Despite low quality of reporting, exercise has small but statistically significant effect in meta-analysis
TUESDAY, July 19 (HealthDay News) -- Exercise is suggested to have a small but statistically significant effect on preventing bone mineral density (BMD) loss in postmenopausal women, according to a meta-analysis published in the July issue of the Cochrane Database of Systematic Reviews.
Tracey E. Howe, Ph.D., from Glasgow Caledonian University in the United Kingdom, and colleagues reviewed available literature through December 2010 to examine the effectiveness of exercise interventions in preventing bone loss and fractures in postmenopausal women. A total of 43 randomized controlled trials, with 4,320 participants, were included in the analysis. Using a fixed-effect model, risk ratios were calculated for dichotomous outcomes (fractures), whereas mean differences (MDs) of percentage change from baseline were evaluated for continuous data. A random-effect model was used in cases where heterogeneity existed.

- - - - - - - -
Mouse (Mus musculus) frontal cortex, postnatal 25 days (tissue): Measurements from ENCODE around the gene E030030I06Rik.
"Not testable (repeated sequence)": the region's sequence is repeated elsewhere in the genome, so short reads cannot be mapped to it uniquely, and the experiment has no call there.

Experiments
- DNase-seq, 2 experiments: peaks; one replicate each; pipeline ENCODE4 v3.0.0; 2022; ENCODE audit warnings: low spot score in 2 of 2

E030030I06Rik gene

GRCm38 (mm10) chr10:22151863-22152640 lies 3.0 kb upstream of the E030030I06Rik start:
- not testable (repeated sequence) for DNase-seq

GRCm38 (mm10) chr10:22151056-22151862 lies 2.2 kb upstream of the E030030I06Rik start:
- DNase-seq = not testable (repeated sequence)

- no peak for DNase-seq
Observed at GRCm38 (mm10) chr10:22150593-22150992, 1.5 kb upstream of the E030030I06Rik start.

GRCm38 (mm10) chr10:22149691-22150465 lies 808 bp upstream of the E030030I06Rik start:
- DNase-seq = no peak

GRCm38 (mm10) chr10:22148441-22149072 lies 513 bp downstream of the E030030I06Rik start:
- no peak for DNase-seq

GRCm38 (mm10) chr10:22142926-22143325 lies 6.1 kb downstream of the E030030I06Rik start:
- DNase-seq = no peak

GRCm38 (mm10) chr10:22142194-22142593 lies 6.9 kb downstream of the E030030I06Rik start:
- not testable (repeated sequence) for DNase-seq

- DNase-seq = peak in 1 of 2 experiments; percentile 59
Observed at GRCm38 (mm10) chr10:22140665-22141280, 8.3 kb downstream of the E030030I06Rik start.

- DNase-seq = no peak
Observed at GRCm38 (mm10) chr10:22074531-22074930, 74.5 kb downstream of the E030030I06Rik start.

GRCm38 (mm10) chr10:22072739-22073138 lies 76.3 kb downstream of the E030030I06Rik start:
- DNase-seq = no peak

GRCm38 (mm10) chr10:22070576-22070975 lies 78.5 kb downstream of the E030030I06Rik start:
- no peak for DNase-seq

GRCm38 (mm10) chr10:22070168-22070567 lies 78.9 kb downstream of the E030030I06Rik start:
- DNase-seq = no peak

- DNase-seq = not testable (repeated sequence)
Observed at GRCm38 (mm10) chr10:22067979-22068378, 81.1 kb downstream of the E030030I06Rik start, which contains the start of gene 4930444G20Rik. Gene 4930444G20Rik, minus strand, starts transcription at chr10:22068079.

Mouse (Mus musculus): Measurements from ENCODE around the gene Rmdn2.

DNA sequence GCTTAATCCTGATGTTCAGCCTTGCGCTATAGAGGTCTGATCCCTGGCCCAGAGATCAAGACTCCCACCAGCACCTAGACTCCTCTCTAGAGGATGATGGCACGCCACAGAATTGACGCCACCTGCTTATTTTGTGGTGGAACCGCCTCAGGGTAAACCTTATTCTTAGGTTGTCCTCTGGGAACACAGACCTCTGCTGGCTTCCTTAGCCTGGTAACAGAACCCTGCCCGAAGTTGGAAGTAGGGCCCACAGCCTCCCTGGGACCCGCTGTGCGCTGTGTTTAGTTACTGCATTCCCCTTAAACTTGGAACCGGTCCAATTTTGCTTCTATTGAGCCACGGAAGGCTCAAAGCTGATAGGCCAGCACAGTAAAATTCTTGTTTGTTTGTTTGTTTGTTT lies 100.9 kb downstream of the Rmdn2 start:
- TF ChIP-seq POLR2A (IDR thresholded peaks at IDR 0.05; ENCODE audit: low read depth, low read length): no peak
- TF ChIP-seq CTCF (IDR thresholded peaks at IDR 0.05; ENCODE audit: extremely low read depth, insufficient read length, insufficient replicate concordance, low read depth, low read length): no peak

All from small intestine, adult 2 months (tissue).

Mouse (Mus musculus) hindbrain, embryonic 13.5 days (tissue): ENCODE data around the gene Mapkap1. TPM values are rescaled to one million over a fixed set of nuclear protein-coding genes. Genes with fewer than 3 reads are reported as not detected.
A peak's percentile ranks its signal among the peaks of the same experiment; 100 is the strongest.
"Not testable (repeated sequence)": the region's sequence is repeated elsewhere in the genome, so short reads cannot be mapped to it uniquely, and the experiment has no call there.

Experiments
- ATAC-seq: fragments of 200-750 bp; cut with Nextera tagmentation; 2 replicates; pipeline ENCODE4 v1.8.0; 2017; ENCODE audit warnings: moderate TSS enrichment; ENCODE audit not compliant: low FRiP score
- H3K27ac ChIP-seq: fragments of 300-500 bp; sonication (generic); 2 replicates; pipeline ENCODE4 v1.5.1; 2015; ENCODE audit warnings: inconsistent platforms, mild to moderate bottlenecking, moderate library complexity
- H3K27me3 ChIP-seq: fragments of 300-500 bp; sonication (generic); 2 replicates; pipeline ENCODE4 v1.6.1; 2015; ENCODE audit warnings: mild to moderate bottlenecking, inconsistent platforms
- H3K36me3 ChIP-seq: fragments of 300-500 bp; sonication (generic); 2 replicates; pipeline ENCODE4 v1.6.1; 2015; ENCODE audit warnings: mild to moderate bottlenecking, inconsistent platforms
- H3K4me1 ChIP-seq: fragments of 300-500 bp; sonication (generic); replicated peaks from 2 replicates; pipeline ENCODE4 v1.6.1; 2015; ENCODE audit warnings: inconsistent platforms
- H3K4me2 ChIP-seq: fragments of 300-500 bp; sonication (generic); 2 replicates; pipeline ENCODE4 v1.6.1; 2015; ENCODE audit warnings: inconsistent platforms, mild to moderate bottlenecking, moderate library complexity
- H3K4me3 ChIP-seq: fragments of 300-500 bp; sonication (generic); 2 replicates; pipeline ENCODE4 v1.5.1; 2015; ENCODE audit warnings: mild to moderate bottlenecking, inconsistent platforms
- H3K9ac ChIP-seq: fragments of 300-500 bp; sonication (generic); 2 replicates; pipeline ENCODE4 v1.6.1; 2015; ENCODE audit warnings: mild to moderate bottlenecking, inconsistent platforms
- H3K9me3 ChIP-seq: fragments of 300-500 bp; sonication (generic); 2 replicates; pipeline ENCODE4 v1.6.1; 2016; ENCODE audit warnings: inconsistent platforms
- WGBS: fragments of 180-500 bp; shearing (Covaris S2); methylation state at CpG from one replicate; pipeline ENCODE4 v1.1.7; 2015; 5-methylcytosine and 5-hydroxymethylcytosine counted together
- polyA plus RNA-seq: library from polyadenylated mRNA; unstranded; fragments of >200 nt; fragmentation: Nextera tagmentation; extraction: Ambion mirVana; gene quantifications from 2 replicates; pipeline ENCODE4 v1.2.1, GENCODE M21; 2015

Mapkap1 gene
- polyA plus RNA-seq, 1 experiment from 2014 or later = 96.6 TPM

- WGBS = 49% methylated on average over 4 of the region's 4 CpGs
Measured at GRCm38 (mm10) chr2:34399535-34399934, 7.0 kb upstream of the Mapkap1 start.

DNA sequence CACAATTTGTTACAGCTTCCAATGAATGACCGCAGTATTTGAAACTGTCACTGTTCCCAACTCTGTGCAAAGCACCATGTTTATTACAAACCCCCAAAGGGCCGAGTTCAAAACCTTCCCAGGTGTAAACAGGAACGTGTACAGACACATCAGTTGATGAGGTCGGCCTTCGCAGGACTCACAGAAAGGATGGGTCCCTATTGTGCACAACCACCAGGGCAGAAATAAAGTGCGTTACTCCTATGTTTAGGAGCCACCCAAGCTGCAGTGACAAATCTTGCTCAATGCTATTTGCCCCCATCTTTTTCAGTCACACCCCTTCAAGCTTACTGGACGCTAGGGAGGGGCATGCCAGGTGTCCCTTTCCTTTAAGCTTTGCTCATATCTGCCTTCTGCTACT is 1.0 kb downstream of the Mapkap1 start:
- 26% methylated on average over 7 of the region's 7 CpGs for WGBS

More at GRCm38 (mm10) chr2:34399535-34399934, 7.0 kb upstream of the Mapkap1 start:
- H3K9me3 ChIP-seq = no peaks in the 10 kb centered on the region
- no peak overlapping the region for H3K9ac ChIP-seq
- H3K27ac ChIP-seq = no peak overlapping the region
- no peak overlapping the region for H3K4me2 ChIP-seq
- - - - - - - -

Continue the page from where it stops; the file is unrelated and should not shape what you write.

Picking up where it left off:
The investigators found that non-weight-bearing high-force exercise, such as progressive resistance strength training for the lower limb, appeared to be the most effective exercise intervention on BMD for neck of femur (MD, 1.03; 95 percent confidence interval [CI], 0.24 to 1.82). Compared to controls, combination exercise programs were most effective for BMD at the spine (MD, 3.22). No effect was observed on number of fractures (odds ratio, 0.61; 95 percent CI, 0.23 to 1.64). The studies included in the meta-analyses had low-quality reporting, especially in the areas of sequence generation, allocation concealment, blinding, and loss to follow-up.
"Results suggest a relatively small statistically significant, but possibly important, effect of exercise on bone density in postmenopausal women compared with control groups," the authors write.
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